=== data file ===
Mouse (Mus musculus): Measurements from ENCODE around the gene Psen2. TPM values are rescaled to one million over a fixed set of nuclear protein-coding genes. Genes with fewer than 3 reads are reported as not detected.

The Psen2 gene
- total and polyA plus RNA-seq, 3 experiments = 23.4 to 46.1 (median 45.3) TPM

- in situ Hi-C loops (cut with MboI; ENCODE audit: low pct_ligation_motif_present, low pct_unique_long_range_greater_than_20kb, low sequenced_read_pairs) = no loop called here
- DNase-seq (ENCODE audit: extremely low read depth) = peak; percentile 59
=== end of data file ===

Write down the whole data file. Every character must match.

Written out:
Mouse (Mus musculus): Measurements from ENCODE around the gene Psen2. TPM values are rescaled to one million over a fixed set of nuclear protein-coding genes. Genes with fewer than 3 reads are reported as not detected.

The Psen2 gene
- total and polyA plus RNA-seq, 3 experiments = 23.4 to 46.1 (median 45.3) TPM

- in situ Hi-C loops (cut with MboI; ENCODE audit: low pct_ligation_motif_present, low pct_unique_long_range_greater_than_20kb, low sequenced_read_pairs) = no loop called here
- DNase-seq (ENCODE audit: extremely low read depth) = peak; percentile 59